In 2018, we purchased a 16′ Harvest Right geodesic dome greenhouse to review. We were having work done in the yard, so we had to wait for the fill to be brought in to the greenhouse location before we could set it up. It's now been up and tested for over a year. In this post, we'll review the dome greenhouse, and answer some common questions.
- Why choose a Geodesic Dome Greenhouse?
- The Harvest Right Geodesic Dome Greenhouse
- Our Experience
- Buying a Harvest Right Dome Greenhouse
- More Information on Greenhouses and Season Extension in the Garden
Why choose a Geodesic Dome Greenhouse?
In colder climates, the right greenhouse dramatically extends your growing season.
The dome shape and interlocking triangles of geodesic greenhouses make them strong and naturally wind resistant. The wind flows over the hemisphere, instead of catching on upright walls and turning them into sales.
The design is energy efficient enclosing the maximum amount of growing area within a minimum amount of surface area. There are no hot spots or cold corners. The growing spaces inside a dome greenhouse are bathed in consistent, diffused light.
The Harvest Right Geodesic Dome Greenhouse
Harvest Right offers two sizes of dome greenhouse:
- 16′ diameter, 9.5′ tall (202 sq. ft. of growing space)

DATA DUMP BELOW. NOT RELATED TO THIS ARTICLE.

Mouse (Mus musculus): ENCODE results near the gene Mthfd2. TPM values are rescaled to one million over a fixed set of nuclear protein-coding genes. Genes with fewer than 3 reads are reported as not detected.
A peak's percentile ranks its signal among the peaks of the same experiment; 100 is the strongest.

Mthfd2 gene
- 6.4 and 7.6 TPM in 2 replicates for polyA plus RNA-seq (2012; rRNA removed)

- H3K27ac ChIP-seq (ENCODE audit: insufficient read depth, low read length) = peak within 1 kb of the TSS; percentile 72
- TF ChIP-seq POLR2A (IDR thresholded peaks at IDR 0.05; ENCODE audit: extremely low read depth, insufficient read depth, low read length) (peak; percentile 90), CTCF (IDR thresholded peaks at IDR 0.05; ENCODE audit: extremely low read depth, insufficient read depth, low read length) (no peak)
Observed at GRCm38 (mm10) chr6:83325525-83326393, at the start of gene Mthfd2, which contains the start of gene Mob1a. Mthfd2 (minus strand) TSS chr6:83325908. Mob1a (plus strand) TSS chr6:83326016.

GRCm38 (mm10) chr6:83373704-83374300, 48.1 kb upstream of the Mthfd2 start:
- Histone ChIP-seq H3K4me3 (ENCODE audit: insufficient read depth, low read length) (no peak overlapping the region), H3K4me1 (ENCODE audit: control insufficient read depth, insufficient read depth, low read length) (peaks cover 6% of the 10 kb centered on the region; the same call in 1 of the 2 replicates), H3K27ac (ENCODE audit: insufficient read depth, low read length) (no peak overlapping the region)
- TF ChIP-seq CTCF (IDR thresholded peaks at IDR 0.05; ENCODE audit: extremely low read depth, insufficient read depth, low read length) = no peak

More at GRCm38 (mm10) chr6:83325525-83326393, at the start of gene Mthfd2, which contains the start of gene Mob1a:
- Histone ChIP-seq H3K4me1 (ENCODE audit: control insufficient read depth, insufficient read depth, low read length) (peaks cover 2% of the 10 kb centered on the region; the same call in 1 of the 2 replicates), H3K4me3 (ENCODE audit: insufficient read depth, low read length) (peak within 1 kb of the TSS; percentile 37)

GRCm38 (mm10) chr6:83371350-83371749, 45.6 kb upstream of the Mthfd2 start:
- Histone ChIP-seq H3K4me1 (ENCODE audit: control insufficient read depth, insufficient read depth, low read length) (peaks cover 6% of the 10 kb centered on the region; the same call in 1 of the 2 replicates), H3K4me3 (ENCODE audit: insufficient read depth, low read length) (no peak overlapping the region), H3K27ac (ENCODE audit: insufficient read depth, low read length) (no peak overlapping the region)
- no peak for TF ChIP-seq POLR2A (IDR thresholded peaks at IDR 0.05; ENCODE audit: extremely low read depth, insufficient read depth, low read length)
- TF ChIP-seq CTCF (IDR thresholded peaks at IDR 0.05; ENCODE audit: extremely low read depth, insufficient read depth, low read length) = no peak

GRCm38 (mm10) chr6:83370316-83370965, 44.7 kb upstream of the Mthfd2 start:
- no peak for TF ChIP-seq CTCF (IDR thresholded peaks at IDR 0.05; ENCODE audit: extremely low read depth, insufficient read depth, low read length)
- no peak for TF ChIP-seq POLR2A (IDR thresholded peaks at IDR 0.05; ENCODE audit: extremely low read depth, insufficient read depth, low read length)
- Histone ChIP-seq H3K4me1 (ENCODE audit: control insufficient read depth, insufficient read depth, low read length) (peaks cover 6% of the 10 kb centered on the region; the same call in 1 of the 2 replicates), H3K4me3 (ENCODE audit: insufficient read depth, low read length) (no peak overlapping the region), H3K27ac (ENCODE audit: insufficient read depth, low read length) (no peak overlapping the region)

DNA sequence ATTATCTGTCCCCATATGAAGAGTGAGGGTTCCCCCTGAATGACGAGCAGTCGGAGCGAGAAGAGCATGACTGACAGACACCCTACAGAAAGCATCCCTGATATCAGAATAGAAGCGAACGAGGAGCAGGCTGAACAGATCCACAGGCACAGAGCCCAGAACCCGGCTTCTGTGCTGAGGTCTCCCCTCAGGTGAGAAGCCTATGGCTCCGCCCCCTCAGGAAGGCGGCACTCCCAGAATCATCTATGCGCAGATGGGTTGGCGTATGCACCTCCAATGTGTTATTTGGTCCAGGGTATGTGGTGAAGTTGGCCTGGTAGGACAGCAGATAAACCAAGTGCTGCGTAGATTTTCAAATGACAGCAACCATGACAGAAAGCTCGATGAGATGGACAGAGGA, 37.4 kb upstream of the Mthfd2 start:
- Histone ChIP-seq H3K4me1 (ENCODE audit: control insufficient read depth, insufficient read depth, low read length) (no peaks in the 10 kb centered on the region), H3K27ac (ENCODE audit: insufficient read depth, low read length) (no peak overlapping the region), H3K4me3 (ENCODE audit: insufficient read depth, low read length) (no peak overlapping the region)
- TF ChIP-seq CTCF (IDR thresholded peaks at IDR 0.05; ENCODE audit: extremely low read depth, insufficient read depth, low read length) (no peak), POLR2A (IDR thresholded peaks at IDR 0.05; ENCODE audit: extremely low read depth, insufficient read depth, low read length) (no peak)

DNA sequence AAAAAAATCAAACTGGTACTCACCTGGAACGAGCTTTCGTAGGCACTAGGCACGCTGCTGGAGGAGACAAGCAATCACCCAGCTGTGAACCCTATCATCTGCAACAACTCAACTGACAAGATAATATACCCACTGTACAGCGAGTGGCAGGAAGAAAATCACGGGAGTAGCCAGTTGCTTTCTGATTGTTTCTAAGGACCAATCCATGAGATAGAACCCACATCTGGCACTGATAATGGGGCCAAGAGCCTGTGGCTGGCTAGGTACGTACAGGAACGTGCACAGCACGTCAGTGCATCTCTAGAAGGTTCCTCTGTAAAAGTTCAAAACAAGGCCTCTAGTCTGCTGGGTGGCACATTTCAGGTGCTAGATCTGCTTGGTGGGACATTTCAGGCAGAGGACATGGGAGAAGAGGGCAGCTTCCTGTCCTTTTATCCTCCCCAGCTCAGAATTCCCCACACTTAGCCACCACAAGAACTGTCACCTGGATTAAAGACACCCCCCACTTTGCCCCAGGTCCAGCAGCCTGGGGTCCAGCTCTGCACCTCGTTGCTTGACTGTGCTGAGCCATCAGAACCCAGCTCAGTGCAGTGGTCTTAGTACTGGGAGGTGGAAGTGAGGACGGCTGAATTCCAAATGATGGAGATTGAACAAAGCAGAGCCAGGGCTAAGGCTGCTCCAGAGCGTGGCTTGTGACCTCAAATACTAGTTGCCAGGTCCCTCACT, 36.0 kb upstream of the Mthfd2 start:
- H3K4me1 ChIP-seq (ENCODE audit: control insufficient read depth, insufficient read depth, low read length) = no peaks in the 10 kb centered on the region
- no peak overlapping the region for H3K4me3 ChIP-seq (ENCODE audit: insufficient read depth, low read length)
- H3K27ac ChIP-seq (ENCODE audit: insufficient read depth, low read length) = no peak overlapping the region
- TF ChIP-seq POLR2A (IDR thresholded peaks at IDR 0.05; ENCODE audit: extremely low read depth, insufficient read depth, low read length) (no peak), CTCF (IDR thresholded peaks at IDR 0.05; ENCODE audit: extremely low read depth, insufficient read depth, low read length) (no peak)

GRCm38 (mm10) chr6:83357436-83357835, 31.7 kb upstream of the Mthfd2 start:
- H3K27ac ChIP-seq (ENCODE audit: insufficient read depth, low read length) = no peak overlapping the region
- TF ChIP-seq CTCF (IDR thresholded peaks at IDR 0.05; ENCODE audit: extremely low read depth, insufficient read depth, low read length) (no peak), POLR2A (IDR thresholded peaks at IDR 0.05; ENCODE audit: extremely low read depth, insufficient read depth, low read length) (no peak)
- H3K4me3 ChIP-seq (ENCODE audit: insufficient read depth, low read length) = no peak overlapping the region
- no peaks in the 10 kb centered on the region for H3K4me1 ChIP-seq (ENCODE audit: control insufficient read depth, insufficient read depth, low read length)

- 24′ diameter, 10′ tall (405 sq. ft. of growing space)
(They also offer emergency shelters in the same size and frame, but with different covers.)
Specifications (from the Harvest Right website)
5 year limited warranty
Warranty covers every aspect of the greenhouse
- Aircraft aluminum anodized poles
- Designed for easy set up/take down and increased durability
- Integrated door
- Two people can setup the entire greenhouse in an afternoon
Harvest Right UV Protected Woven Plastic Dome Greenhouse Cover
- 6 year UV warranty
- Woven rip stop fabric with layer technology for strength and versatility
- Light diffused (88%)
- Prevents shadowing for a more even distribution of light onto your crops
- Increased photosynthesis for crop yield
- 100% UV protection for humans and plants
- Less evaporation and less water used for irrigation
- IR – Infrared protection leads to less heat transfer meaning a more constant temperature throughout the day and night (R3 rating)
- AD – Anti-Drip (sometimes called AC anti-condensation) prevent condensation which can lead to mold and uneven light distribution
- UVA – Ultraviolet protection prevents sun deterioration and ensures the cover material will last 10 years or more (comes with 6 year UV warranty)
- Anti-Dust protection helps repel dirt from the surface instead of creating static that attracts dirt and impairs light
It's a less permanent structure than one with polycarbonate glazing panels or glass panels, but more affordable.